surrounded by Tory and Whig statesmen, at Belvoir, while the Queen-dowager
and some of the most distinguished members of the company at Chatsworth
were again of the party, the Queen and the Prince found themselves in the
centre of the fox-hunters of Melton Mowbray.

Happily, the Prince could hunt with the best, and the Queen liked to look
on at her husband's sport, so that the order of the day was the throwing
off of the hounds at Croxton. In the evening the Queen played whist. The
next day there was a second splendid meet royally attended, with cards
again at night. The Prince wrote of one of these "runs," to Baron
Stockmar, that he had distinguished himself by keeping up with the hounds
all through. "Anson" and "Bouverie" had both fallen on his left and right,
but he had come off "with a whole skin." We are also told that the
Prince's horsemanship excited the amazed admiration of the spectators, to
the Queen's half-impatient amusement. "One can scarcely credit the
absurdity of the people," she wrote to her uncle, King Leopold; "but
Albert's riding so boldly has made such a sensation that it has been
written all over the country, and they make much more of it than if he had
done some great act." Apparently the Melton Mowbray fox-hunters had, till
now, hardly appreciated that fine combination of physical and mental
qualities, which is best expressed in two lines of an old song:--

His step is foremost in the ha',
His sword in battle keen.

On the 7th of December the visitors left for Windsor, passing through
endless triumphal arches on the road, greeted at Leicester by seven
thousand school children.

Shortly after the Queen's return home, she and the Prince heard, with
regret, of the death of Thomas Graham, Lord Lynedoch. The veteran fell,
indeed, like a shock of corn ripe for the garner, until it had been
difficult to recognise in the feeble, nearly blind old man, upwards of
ninety, the stout soldier of Barossa and Vittoria. But he carried with him
many a memory which could never be recalled. Gallant captain though he
was, his whole life was touched with tender romance. Born only four years
after the Jacobite rebellion of '45, married in 1774, when he was
twenty-five years of age, to his beautiful wife, the Hon. Mary
Cathcart--whose sister Jane was married on the same day to John, Duke of
Athole--for eighteen years Mr. Graham lived the quiet life of a country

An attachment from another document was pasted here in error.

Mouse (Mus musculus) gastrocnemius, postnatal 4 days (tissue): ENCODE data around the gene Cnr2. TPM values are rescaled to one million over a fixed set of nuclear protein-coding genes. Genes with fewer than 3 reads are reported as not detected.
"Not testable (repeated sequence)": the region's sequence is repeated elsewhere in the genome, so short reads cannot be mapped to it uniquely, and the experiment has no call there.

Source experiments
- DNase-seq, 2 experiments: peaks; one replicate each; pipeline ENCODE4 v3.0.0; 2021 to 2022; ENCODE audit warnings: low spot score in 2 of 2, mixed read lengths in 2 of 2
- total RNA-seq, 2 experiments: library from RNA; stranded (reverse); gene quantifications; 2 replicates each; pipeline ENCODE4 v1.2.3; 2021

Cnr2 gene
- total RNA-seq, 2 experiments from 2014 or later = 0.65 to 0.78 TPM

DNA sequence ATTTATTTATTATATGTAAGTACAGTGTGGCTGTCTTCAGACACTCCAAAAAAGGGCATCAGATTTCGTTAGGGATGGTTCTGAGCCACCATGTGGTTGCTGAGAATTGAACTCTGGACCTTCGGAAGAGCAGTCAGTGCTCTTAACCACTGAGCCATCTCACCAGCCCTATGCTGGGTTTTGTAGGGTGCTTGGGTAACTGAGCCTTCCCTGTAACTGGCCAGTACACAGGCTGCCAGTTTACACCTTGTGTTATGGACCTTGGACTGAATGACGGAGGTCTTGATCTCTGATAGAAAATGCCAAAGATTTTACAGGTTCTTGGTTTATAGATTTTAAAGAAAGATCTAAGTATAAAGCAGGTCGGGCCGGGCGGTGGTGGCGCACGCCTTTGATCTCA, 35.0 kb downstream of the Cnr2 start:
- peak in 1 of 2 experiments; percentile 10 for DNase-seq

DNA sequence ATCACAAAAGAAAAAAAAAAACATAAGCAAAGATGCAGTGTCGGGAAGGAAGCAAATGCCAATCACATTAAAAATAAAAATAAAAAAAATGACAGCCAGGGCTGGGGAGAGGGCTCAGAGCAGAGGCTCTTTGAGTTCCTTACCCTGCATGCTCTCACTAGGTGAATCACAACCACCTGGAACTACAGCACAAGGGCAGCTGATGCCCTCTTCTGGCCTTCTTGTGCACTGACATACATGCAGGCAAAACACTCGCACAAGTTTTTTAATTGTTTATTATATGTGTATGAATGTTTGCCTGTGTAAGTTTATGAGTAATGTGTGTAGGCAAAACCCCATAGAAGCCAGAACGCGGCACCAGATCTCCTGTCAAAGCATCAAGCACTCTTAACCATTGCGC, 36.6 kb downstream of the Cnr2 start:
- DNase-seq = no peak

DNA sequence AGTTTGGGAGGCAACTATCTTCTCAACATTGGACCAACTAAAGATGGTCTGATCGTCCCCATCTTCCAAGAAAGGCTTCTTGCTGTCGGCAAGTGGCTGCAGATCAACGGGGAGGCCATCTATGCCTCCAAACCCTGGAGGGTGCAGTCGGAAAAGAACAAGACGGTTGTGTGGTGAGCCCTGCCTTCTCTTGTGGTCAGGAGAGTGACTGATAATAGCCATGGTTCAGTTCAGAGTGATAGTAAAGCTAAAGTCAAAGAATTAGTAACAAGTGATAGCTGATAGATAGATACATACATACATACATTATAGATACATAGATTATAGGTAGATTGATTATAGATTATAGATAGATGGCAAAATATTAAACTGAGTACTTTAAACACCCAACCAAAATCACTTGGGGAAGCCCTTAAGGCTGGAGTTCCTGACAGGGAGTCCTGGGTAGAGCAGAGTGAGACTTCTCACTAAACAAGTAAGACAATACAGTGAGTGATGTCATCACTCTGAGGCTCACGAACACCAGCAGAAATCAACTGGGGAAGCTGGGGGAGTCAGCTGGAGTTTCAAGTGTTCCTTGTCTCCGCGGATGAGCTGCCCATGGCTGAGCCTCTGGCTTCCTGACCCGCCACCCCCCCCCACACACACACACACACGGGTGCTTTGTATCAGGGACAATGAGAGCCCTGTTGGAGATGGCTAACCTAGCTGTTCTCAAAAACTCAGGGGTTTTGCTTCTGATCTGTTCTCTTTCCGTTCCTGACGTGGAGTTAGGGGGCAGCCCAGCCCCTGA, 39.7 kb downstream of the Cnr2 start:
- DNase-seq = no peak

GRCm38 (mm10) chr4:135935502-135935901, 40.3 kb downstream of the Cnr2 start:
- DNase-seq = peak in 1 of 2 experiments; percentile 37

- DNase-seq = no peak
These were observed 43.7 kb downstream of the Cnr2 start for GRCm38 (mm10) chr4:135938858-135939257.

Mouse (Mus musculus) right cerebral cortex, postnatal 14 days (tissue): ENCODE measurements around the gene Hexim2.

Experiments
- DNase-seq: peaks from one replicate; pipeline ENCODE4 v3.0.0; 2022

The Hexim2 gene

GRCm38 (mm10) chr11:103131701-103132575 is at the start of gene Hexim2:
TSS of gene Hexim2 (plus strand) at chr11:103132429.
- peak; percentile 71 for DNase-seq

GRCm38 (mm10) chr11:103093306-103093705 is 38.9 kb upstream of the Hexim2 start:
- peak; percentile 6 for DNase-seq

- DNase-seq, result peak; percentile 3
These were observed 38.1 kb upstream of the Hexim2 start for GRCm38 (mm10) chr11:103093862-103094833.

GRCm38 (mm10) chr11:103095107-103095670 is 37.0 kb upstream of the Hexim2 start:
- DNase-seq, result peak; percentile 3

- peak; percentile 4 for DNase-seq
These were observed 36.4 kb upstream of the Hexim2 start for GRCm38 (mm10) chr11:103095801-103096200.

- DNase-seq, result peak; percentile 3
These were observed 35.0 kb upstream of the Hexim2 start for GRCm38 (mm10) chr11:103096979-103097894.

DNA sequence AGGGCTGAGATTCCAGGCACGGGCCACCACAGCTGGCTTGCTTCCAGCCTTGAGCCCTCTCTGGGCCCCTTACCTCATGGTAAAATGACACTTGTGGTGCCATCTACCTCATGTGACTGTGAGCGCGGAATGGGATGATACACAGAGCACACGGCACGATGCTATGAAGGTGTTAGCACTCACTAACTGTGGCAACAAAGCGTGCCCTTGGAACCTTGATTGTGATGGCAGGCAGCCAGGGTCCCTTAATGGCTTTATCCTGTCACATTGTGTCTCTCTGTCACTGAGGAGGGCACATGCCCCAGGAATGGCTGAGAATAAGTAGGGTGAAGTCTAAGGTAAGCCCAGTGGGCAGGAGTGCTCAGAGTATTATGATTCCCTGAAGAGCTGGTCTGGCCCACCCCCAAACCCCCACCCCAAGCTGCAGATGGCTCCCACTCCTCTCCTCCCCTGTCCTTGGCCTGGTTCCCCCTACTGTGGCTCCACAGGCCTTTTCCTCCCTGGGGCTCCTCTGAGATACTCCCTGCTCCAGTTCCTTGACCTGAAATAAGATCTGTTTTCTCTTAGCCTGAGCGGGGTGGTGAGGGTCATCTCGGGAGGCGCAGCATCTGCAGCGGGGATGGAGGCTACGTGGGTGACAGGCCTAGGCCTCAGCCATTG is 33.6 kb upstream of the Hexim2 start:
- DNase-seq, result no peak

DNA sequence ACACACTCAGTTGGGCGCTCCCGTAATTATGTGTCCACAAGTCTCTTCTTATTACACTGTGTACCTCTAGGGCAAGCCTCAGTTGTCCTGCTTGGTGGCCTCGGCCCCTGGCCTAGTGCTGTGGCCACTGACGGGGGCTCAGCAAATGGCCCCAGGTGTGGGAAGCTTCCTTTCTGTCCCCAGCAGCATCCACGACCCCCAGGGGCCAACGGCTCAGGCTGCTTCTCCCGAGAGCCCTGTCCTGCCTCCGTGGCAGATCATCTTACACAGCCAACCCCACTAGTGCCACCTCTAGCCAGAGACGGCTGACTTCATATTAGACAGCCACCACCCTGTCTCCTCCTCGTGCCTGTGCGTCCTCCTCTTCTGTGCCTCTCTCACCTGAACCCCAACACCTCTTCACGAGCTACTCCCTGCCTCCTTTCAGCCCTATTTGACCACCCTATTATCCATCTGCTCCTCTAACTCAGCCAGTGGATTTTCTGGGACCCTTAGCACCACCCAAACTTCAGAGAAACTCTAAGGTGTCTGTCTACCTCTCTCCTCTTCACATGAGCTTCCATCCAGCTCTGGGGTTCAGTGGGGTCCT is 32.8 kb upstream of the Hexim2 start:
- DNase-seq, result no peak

gentleman in Lynedoch Cottage, the most charming of cottages ornes,
thatch-roofed, with a conservatory as big as itself, set down in a fine
park. The river Almond flowed by, serving as a kind of boundary, and
marking the curious limit which the plague kept in its last visit to
Scotland. On a green "haugh" beneath what is known as the Burnbraes,
within a short distance of Lynedoch Cottage, may be seen the
carefully-kept double grave of two girls heroines of Scotch song, who died
there of the "pest," from which they were fleeing.

Mr. Graham was happy in his marriage, though it is said Mrs. Graham did
not relish that element in her lot which had made her the wife of a simple
commoner, while her sister, not more fair, was a duchess. Death entered on
the scene, and caused the distinctions of rank to be forgotten. The
cherished wife was laid in a quiet grave in Methven kirk-yard, and the
childless widower mourned for the desire of his heart with a grief that
refused to be comforted. By the advice of his friends, who feared for his
reason or his life, he went abroad, where he joined Lord Hood as a
volunteer. It is said he fought his first battle in a black coat, with the
hope that, being thus rendered conspicuous in any act of daring which he
might perform, he would be stricken down before the day was done. Honours,
not death, were to be his portion in his new career. A commission, rapid
promotion, the praise of his countrymen followed. He received the thanks
of both Houses of Parliament. It was on this occasion that Sheridan said
eloquently, in allusion to the soldier's services in the retreat to
Corunna, "In the hour of peril Graham was their best adviser, in the hour
of disaster Graham was their surest consolation." A peerage, which there
was none to share or inherit, a pension, the Orders of the Bath, of St.
Michael and St. George, &c. &c., were conferred upon him. It seemed only
the other day since Lord Lynedoch, hearing of her Majesty's first visit to
Scotland, hurried home from Switzerland to receive his queen. A place in
Westminster Abbey was ready for all that was mortal of him, but he had
left express injunctions that he was to be buried in Methven kirk-yard,
beside the wife of his youth, dead more than half a century before.

Most people know the history of Gainsborough's lovely picture of Mrs.
Graham, the glory of the Scotch National Gallery--that it was not brought
home till after the death of the lady, whose husband could not bear to

look on her painted likeness, and sent it, in its case, to the care of a
London merchant, in whose keeping it remained unopened, and well-nigh
forgotten, for upwards of fifty years. On Lord Lynedoch's death, the
picture came into the possession of his heir, Mr. Graham, of Redgorton,
who presented it--a noble gift--to the Scotch National Academy.





Next: Allies From Afar And Death And Absence

Previous: The Condemnation Of The English Duel